Molly Miller has enjoyed success as both a player and head coach for the Drury Panthers. Her resume would be as complete as any in DII if one thing hadn't eluded her in both her playing and coaching days: a national championship.
The title may not be there yet, but the numbers speak volumes for the Drury program. The Panthers haven’t had a losing record this century, racking up 20 or more wins 14 times in 17 years. They wrapped up their fourth Great Lakes Valley Conference West Division title in a row and are ready to compete for their fourth GLVC tournament title.
But the Panthers have been to the national championship just once, the year before Miller — then Molly Carter — arrived on the Springfield, Mo., campus. That team entered the title game 36-1, and fell to California (Pa.), 75-72.
Miller’s GLVC Hall of Fame career began the following season. She amassed numbers that still rank among the program’s best; third all-time in points (1,570), and second overall with 439 assists and 409 steals. Her four-year run ended with a 112-18 record, four trips to the NCAA postseason — reaching the quarterfinals once— and a GLVC title.
Her success has carried over to coaching. She entered the season 52-9 at Drury, and now leads the Panthers into the GLVC tournament as the No. 1 seed, behind a 25-3 record, their fourth season in a row winning 25 or more games.
“My husband jokes, asking if I’m going to be a better coach than I was a player," Miller said. "It really is a dream come true. You put a lot of blood, sweat and tears at the school before you become a coach. It makes it special that you can continue that.”
"Expectations are always high here," Miller said. "You always go into the preseason thinking you are going to be alive in the postseason. I feel like the Drury tradition has allowed us to be in the postseason every year so you have the chance to play in the national championship.
“I didn’t know where we would be in March with all the new faces, but I’m pleased where we are at right now. It goes to show the players that came before this team, and even before me, laid a super foundation. Some teams would love to make the tournament, and we can kind of bank on that if we do the work in the regular season that we have been. That just has tradition written all over it.”
Freshman Daejah Bernard and Hailey Diestelkamp join seniors Paige Wilson and Hannah Dressler alongside Harman in the Panthers lineup. It’s the perfect blend of veteran leadership and youthful exuberance that equates to a winning formula. Senior Briana Jones, who started 30 games last season, settled in nicely as the first player off the bench, scoring 12.4 points a game, second best on the team.
“She’s really taken her role as a spark in that 'sixth-man' role really well," Miller said. "She started last year and was replaced by a freshman. But she’s Hailey [Diestelkamp]’s biggest cheerleader and has taken her under her wing. It takes a really mature player and leader to do that.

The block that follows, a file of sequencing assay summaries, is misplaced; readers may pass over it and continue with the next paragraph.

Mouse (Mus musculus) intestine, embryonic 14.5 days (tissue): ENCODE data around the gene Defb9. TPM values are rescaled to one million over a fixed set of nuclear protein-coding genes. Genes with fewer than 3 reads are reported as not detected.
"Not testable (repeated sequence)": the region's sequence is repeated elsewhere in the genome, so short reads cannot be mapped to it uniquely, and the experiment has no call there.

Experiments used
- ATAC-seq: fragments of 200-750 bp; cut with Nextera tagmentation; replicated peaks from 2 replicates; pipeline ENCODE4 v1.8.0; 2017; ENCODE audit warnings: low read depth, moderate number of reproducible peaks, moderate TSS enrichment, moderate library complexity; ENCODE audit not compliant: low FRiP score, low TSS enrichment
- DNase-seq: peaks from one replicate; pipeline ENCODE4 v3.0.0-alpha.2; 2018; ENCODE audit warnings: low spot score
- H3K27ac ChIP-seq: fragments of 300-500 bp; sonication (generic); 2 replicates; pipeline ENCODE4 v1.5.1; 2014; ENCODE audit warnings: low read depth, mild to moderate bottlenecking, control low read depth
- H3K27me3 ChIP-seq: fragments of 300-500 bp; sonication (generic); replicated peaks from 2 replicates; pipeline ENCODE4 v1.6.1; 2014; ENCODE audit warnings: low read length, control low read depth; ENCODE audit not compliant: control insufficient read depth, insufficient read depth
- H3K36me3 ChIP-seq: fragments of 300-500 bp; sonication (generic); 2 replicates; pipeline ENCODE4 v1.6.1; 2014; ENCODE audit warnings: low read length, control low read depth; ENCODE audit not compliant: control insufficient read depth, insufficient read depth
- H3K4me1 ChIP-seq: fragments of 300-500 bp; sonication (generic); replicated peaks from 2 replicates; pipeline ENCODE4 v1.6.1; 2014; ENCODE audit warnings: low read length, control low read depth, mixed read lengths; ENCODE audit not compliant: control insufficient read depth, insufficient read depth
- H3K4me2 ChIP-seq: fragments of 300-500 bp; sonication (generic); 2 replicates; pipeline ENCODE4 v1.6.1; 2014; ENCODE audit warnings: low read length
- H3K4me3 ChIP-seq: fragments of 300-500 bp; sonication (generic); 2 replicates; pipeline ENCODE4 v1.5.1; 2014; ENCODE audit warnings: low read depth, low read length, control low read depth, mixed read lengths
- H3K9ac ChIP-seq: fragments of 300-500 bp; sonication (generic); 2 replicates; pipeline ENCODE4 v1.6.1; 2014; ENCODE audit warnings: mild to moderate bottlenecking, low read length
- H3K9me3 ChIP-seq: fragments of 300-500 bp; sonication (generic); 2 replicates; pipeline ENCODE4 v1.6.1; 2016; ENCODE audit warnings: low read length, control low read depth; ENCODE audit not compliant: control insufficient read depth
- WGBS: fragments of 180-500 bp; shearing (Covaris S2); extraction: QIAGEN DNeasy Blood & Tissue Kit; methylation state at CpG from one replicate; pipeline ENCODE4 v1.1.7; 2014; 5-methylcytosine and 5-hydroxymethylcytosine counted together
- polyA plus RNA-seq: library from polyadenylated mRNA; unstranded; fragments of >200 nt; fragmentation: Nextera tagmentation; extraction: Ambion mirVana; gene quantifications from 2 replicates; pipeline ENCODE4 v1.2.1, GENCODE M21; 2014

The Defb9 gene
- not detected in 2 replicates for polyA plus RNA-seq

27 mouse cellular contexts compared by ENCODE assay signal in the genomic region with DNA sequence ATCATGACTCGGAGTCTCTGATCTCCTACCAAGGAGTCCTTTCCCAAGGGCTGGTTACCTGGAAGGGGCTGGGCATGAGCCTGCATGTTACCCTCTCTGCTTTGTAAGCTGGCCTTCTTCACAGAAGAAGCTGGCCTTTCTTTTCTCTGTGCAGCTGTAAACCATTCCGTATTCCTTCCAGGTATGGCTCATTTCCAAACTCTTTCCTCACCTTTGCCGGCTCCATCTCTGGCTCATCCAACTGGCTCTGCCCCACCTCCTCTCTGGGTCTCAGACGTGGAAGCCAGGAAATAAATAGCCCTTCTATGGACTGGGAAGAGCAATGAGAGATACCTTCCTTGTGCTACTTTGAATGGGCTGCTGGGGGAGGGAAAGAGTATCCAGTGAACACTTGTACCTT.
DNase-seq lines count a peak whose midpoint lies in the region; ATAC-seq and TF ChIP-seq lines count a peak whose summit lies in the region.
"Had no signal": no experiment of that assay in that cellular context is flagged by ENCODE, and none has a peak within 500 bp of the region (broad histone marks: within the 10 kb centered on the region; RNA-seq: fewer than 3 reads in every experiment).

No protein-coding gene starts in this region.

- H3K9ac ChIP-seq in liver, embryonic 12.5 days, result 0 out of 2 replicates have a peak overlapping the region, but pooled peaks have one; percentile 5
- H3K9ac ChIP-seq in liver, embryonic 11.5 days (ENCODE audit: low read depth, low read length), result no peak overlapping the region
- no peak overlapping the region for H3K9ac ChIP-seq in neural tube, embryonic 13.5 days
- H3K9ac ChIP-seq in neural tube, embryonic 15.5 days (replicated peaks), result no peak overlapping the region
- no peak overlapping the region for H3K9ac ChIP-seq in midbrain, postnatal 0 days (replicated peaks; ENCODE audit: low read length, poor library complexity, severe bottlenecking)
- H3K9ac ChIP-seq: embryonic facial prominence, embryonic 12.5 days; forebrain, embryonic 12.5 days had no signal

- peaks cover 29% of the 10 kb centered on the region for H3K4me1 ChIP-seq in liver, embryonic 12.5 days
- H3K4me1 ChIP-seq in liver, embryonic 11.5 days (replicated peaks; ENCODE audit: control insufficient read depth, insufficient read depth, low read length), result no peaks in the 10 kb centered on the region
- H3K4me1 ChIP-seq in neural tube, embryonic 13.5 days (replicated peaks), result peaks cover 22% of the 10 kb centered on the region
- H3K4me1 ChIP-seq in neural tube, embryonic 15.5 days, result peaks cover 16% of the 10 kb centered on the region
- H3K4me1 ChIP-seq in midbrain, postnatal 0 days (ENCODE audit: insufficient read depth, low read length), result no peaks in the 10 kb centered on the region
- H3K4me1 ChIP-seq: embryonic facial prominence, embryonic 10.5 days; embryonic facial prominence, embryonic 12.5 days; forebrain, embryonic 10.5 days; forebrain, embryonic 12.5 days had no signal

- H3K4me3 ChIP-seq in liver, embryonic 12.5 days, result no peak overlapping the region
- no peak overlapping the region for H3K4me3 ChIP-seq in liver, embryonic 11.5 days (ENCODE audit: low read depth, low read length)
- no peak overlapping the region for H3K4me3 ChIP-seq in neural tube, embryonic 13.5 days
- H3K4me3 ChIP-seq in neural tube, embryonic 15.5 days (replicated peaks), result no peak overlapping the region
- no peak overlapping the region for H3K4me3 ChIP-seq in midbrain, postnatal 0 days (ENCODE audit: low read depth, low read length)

"She has just been phenomenal. Teams have fits with her coming off the bench. She’ll do whatever this team needs to win. I’m proud of her embracing the role not only coming off the bench, but helping a freshman who took her spot be successful.”
For those who were on last season’s squad, they understand what it means to be on the precipice of greatness. That team faced a 31-1 Ashland team in the regional semifinals and, behind a Dressler double-double, defeated the No. 3-ranked team in DII by 26 points.
They would lose in the regional finals to upstart Grand Valley State — ranked seventh in the Midwest — in an overtime thriller, missing out yet again on a national championship run.
"It was one of those games that leaves that bad taste in your mouth," Miller said. "One of those 'coulda-shoulda-woulda'. To be able to upset the home team and No. 1 team in the region was pretty special. Unfortunately, if you don't take care of business in the next game, it's one and done for everyone. I think that's the biggest message going forward."
Now victors of the GLVC West, the Panthers prepare for Maryville in the quarterfinals. Maryville already pulled off a first-round upset against sixth-seeded Truman State.
"We want to focus a little bit on us, and a little bit on them," Miller said. "Keep the routine the same. Maryville is a very capable team. This will be the third time we've played them. We know it's never easy to beat a team three times. We also know that from here on out no game is going to be easy."
That could scare a few teams heading into the postseason. But Drury has been there before.
"Coaches always say you want to be playing your best basketball in March," Miller said. "That gives you confidence and momentum. That first conference game for us [Maryville], if we could get out to a good start we can just take it game by game. Our kids do a very good job on scouting our opponents. They're students of the game. That's fun for a coach when you can put a game plan together that the team buys into."